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Phe. I will not eat my word, now thou art mine; Thy faith my fancy to thee doth combine.
Enter Jaques de Bois.
Jaq. de B. Let me have audience for a word or two; I am the second son of old sir Rowland, That bring these tidings to this fair assembly:Duke Frederick, hearing how that every day Men of great worth resorted to this forest, Address'd a mighty power which were on foot, In his own conduct, purposely to take His brother here, and put him to the sword: And to the skirts of this wild wood he came; Where, meeting with an old religious man, After some question with him, was converted Both from his enterprize, and from the world: His crown bequeathing to his banish'd brother, And all their lands restor'd to them again That were with him exil'd: This to be true, I do engage my life.
Welcome, young man;
That have endur'd shrewd days and nights with us,
Play, musick;-and you brides and bridegrooms all,
Jaq. Sir, by your patience; If I heard you rightly, The duke hath put on a religious life, And thrown into neglect the pompous court?
Jaq. de B. He hath.
Jaq. To him will I: out of these convertites There is much matter to be heard and learn'd.You to your former honour I bequeath;
[To Duke S. Your patience, and your virtue, well deserves it :You [To Orlando.] to a love, that your true faith doth merit:
You [To Oliver.] to your land, and love, and great allies:
You To Silvius.] to a long and well-deserved bed;
And you [To Touchstone.] to wrangling; for thy loving-voyage
Is but for two months victual'd:-So to your plea
I am for other than for dancing measures.
Duke S. Stay, Jaques, stay.
Jaq. To see no pastime, I:- what you would have I'll stay to know at your abandon'd cave. [Exit. Duke S. Proceed, proceed: we will begin these rites,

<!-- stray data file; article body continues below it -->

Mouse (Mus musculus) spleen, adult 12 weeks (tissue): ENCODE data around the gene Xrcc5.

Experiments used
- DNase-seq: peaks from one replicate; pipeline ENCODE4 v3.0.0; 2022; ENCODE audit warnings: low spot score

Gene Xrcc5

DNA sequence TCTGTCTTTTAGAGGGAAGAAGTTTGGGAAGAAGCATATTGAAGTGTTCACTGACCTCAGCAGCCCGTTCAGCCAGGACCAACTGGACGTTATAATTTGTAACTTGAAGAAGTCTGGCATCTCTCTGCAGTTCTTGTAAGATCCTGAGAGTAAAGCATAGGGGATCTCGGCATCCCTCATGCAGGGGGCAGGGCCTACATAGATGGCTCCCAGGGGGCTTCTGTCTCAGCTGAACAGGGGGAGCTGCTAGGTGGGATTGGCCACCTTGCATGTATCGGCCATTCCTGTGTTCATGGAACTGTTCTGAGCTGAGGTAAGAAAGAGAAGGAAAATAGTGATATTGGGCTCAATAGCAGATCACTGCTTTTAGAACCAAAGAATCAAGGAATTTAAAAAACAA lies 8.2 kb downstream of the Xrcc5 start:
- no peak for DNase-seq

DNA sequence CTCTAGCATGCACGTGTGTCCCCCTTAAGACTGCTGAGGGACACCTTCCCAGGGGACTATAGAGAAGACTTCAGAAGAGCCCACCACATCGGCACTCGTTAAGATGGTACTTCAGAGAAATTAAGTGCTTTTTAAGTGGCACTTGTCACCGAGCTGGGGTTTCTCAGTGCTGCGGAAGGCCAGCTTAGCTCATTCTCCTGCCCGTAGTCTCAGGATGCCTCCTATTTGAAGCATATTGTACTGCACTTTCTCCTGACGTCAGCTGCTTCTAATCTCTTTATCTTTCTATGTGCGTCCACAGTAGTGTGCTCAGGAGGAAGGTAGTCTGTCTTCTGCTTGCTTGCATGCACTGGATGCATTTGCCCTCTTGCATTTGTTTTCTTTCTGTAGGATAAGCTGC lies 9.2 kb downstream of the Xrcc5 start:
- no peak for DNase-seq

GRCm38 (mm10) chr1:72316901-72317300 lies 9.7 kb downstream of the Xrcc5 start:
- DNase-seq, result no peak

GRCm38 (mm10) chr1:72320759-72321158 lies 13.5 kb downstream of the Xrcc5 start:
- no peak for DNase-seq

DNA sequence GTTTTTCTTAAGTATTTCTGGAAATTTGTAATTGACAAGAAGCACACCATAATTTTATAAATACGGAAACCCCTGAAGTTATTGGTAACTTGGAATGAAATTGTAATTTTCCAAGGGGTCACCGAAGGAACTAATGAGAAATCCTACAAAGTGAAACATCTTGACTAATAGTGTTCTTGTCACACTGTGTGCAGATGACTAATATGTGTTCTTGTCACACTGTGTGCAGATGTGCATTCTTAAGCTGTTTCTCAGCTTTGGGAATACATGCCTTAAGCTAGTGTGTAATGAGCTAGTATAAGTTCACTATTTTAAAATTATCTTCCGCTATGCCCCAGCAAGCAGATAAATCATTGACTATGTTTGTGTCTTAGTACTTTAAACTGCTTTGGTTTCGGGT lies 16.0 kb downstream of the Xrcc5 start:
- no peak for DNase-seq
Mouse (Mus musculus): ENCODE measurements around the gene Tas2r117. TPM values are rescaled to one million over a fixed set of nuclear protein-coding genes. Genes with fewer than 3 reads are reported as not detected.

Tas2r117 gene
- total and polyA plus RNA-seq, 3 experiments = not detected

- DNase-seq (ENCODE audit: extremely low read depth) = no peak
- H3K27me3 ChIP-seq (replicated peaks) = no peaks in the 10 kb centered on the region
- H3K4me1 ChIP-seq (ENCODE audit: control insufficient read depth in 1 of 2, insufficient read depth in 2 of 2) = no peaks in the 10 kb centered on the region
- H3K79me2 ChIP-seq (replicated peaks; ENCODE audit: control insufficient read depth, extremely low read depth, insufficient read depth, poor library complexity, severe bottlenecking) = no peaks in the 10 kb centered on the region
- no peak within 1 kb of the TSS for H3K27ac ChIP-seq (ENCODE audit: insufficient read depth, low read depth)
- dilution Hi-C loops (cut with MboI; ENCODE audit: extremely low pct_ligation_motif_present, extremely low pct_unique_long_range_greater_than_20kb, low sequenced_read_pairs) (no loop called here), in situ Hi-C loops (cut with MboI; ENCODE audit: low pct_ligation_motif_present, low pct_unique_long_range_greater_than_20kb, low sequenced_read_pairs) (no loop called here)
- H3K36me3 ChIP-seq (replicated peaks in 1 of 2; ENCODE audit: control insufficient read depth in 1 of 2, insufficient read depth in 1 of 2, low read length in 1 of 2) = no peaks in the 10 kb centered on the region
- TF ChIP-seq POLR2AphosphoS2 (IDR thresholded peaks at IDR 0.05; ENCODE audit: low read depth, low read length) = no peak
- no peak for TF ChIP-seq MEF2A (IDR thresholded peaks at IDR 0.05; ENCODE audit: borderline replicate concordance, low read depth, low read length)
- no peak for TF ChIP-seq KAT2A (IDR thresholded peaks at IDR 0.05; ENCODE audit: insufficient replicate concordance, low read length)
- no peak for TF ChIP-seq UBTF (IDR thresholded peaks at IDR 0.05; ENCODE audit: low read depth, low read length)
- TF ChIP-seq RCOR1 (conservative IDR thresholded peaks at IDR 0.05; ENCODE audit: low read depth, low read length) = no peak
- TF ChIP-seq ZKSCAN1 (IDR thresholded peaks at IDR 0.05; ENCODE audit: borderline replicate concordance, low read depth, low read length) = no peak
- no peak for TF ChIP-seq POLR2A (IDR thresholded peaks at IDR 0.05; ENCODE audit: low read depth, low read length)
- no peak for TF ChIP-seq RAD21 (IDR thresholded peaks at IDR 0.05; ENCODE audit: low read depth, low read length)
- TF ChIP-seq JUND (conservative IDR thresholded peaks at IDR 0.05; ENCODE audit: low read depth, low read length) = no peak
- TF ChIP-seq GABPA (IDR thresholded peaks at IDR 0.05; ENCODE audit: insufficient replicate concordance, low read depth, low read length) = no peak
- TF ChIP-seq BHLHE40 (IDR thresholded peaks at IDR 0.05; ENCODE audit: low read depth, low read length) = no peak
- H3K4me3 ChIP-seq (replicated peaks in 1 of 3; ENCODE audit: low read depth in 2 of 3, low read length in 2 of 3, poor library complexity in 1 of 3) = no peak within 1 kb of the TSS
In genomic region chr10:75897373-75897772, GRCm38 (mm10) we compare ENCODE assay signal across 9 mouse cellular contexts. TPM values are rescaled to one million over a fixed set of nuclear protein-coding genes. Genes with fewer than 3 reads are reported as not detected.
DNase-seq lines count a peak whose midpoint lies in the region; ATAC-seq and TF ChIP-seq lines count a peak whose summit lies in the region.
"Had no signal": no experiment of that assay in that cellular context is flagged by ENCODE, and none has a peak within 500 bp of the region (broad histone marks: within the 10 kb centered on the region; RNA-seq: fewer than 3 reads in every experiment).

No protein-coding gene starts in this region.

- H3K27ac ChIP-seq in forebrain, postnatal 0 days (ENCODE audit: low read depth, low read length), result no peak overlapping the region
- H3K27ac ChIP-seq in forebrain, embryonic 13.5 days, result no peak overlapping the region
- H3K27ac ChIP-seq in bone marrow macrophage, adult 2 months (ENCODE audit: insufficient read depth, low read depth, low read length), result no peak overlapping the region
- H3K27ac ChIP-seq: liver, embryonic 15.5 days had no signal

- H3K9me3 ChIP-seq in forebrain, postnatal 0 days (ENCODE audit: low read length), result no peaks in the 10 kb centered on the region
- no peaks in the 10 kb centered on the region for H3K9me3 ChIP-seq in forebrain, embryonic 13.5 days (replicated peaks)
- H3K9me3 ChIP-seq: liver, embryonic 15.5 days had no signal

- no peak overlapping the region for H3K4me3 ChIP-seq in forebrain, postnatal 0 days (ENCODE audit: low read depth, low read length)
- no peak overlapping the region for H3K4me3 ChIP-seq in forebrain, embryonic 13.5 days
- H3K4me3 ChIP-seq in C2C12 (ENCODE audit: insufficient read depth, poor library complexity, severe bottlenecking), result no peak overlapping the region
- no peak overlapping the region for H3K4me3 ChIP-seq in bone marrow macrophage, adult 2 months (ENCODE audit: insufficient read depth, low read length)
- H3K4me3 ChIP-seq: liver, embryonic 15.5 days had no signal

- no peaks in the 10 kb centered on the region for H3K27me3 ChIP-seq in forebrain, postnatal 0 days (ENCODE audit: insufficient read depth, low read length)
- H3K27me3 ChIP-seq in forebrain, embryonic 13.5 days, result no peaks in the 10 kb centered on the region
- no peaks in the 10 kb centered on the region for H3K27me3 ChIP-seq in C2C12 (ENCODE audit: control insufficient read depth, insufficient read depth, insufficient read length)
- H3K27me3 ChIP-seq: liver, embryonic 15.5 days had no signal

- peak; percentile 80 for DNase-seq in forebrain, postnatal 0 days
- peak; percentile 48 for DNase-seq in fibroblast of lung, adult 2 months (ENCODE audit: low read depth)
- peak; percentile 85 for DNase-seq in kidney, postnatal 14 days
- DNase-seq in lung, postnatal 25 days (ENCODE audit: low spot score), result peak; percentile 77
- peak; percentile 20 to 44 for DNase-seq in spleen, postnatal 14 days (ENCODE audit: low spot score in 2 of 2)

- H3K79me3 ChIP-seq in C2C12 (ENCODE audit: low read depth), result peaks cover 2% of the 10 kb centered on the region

And we do trust they'll end in true delights.
Ros. It is not the fashion to see the lady the epilogue: but it is no more unhandsome, than to see the lord the prologue. If it be true, that good wine needs no bush, 'tis true, that a good play needs no epilogue: Yet to good wine they do use good bushes; and good plays prove the better by the help of good epilogues. What a case am I in then, that am neither a good epilogue, nor cannot insinuate with you in the behalf of a good play? I am not furnished like a beggar, therefore to beg will not become me my way is, to conjure you; and I'll be
gin with the women. I charge you, O women, for the love you bear to men, to like as much of this play as please them: and so I charge you, O men, for the love you bear to women (as I perceive by your simpering, none of you hate them), that between you and the women, the play may please. If I were a woman, I would kiss as many of you as had beards that pleased me, complexions that liked me, and breaths that I defied not: and, I am sure, as many as have good beards, or good faces, or sweet breaths, will, for my kind offer, when I make curt'sy, bid me farewell. [Exeunt.
Of this play the fable is wild and pleasing. I know not how the ladies will approve the facility with which both Rosalind and Celia give away their hearts. To Celia much may be forgiven, for the heroism of her friendship. The character of Jaques is natural and well preserved. The comick dialogue is very sprightly, with less mixture of low buffoon. ery than in some other plays; and the graver part is elegant and harmonious. By hastening to the end of this work, Shakspeare suppressed the dialogue between the usurper and the hermit, and lost an opportunity of exhibiting a moral lesson, in which he might have found matter worthy of his highest powers.
That I liked.
END OF VOL. II.
Printed by S. Hamilton, Weybridge.